Living with the Truth Stranger than Fiction This Is Not About What You Think Milligan and Murphy Making Sense

Sunday, 8 February 2015


Street Games II

in the corner of a lavatory

standing in wretchedness,
hat in hand;
sagging like ancient flesh
adjoining the body.

an army of refugees
whose wounds are
their own weaknesses;

who look like

they can’t understand
why Christ died for them.

24 May 1977

This one first appeared in Sepia #10 along with ‘Street Games’ and ‘The Venereologist’ in October 1979. I’ve no special memories attached to it but since it follows ‘England Expects…’ and ‘Yesterday’ I can see a melding of influences here. And, again, the odd punctuation which I’m going to attribute to E.E. Cummings burlak-with-the-cap-in-his-hand-1866.jpg!Blogsince he was another American I’d recently become familiar with. Eleven months separate ‘Street Games’ and ‘Street Games (Part II)’ as I originally entitled it. I’ve changed it here because it’s not really a continuation, more of a second look at like Larkin’s ‘Toad’s Revisited’.

I’d originally shown the first ‘Street Games’ to my dad. I only remember one thing he said about it—poetry really wasn’t his thing—and that was, “Life’s not a game.” I knew what he meant but I also felt he’d missed the point. I didn’t show him this poem. I’m not actually sure I showed him any poems again.

When I think of the man asleep in the Gents an image comes to mind but not one I can locate online probably because it doesn’t exist, a sculpture by George Segal—the artist, not the actor. I don’t see the man as have chosen that spot to beg. What I imagined was his having used the facilities like anyone else and then dozed off leaning against a wall still holding his cap in his hand as if it’s intended purpose, to keep his head warm, had been lost to him. Had I been crueller—and braver—I might’ve had him fall asleep at the urinal with his dick in one hand and his cap in the other. Perhaps that’s still implied.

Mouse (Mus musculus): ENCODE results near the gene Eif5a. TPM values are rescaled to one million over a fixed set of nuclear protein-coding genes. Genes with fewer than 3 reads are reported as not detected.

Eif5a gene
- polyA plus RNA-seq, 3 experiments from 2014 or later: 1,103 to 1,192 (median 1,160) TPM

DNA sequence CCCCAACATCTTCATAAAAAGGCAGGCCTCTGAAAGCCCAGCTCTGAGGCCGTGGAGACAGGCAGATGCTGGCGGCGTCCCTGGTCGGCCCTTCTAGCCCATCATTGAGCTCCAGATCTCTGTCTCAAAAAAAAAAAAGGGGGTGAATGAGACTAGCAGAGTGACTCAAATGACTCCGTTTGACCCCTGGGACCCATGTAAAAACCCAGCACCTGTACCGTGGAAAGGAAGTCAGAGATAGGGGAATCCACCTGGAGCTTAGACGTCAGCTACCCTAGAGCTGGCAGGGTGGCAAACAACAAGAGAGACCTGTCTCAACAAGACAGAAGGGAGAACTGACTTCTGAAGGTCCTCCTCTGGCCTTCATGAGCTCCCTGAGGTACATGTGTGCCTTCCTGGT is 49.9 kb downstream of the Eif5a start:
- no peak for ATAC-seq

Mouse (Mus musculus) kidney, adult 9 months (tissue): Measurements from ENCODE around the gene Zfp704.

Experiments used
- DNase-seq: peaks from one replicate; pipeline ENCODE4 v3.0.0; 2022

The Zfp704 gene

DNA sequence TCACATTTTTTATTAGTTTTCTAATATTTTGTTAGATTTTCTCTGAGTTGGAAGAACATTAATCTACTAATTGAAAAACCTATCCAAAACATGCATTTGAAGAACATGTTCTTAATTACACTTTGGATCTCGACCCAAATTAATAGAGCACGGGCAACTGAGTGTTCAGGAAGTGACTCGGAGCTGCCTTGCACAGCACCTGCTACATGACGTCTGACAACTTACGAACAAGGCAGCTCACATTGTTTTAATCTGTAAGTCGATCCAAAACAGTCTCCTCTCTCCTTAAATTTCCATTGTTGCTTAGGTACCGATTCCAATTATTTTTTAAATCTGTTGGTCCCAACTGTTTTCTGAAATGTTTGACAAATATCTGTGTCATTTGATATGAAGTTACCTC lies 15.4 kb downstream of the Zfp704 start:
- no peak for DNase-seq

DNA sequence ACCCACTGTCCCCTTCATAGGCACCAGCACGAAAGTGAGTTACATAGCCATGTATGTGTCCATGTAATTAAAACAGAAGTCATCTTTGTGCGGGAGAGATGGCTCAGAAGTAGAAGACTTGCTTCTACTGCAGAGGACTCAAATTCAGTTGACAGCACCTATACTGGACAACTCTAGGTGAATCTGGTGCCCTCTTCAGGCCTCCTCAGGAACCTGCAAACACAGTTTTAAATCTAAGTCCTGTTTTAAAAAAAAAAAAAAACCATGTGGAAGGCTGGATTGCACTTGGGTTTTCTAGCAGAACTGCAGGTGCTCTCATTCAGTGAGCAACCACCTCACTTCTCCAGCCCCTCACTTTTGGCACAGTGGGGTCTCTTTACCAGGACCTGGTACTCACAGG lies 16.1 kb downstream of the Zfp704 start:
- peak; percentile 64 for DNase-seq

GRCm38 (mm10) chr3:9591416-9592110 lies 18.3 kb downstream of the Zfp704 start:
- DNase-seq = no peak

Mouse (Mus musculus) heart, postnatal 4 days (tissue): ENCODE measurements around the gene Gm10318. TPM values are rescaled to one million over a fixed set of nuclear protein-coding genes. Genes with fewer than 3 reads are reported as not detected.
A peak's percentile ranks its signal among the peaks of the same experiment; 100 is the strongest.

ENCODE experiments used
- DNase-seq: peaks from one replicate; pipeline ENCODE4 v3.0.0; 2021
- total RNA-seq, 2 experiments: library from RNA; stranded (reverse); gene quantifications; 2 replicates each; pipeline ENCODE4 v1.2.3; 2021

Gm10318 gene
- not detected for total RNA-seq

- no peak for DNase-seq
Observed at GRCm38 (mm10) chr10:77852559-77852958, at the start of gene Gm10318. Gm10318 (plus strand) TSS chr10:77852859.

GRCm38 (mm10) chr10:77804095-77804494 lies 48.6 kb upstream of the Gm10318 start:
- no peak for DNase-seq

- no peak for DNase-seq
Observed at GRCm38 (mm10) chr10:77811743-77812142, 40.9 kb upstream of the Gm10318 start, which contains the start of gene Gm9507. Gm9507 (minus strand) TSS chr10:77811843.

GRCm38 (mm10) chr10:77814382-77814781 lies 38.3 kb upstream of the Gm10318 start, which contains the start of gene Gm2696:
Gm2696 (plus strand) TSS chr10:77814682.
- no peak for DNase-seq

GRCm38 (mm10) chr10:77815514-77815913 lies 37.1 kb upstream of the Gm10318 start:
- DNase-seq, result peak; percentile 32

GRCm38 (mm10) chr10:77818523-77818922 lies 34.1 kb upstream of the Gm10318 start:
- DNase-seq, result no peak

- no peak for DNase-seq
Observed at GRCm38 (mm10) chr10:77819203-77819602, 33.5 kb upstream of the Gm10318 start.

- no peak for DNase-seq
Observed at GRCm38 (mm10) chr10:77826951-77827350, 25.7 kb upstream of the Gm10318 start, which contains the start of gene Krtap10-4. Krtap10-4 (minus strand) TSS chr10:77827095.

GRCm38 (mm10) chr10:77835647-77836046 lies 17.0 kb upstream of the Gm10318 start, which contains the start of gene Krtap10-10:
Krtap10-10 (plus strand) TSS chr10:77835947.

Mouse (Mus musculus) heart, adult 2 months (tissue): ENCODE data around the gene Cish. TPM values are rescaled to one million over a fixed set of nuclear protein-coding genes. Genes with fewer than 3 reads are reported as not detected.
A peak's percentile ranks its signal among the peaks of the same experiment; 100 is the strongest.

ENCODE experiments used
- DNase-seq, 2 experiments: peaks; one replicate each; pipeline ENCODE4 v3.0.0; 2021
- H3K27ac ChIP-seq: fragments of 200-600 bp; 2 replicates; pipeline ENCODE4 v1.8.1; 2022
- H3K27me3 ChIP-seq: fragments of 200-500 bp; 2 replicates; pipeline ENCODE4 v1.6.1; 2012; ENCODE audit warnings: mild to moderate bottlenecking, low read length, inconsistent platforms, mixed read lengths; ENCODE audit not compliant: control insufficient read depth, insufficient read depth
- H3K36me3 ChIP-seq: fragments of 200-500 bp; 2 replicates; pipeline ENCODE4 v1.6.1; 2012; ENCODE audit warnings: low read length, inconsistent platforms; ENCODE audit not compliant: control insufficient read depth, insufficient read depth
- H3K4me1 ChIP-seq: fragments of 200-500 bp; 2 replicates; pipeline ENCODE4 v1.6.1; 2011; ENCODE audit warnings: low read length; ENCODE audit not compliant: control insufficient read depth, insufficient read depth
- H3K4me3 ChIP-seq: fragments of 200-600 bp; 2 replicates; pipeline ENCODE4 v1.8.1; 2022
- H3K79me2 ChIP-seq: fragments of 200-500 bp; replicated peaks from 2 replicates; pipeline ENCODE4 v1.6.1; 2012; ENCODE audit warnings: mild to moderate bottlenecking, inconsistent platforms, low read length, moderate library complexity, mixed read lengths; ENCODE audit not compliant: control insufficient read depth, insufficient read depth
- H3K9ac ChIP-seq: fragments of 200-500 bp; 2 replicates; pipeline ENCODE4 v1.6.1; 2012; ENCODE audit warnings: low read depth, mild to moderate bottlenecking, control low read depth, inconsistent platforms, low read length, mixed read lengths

Gwil W said...

I think this is an excellent piece of work and a finely crafted poem, it has the real poetic touch , it is memorable on first reading, it touches on a subject that we all witness in our city streets today, and I think it is an important poem that should be widely promulgated.

Kirk said...

I don't know that you'd appreciate one of your poems compared to a pop song, but this reminded me a little of Eleanor Rigby, and I mean that in a good way.

Jim Murdoch said...

Excellent, eh, Gwilliam? Glad you think so. I’m not the best judge. The first poem means so much to me that it’s hard to look at the others objectively; I’ll post the third and final poem on Wednesday and you can see what you think of the set.

And, Kirk, in my first novel Jonathan Payne lives in the northern seaside town of Rigby. The choice was quite deliberate and I’ve always been fond of the song. That my poem would remind you of it is just fine by me.

Gwil W said...

It's true we cannot judge our own stuff Jim, as that's for others. Sometimes we can if we haven't seen it for a year or two and we come upon it fresh and think if we wrote it or we just noted it down from a book we read. It's a big problem I have. I have piles and piles of paper covered with scribbles. What's originally mine and what is someone's thought I've delighted in and captured in passing I cannot tell.

Jim Murdoch said...

Horace apparently said that one shouldn’t publish a poem until ten years after its finished. I wonder what he’d think of our digital world, Gwilliam, where poems get published before they’re even finished? You do need distance to be able to look at a poem with anything close to objectivity. This is why this is proving an interesting exercise because I’m getting to sit down with a single poem and look at it with fresh eyes. Our best work is always our latest work. So we think. I’m editing a novel just now that I finished over ten years back and it really is like reading someone else’s book. Thank God he can write, that’s all I have to say even if he does feel the need to hyphenate everything.

Kass said...

Such a jolting and strong poem.

Jim Murdoch said...

I'm glad you think so, Kass,

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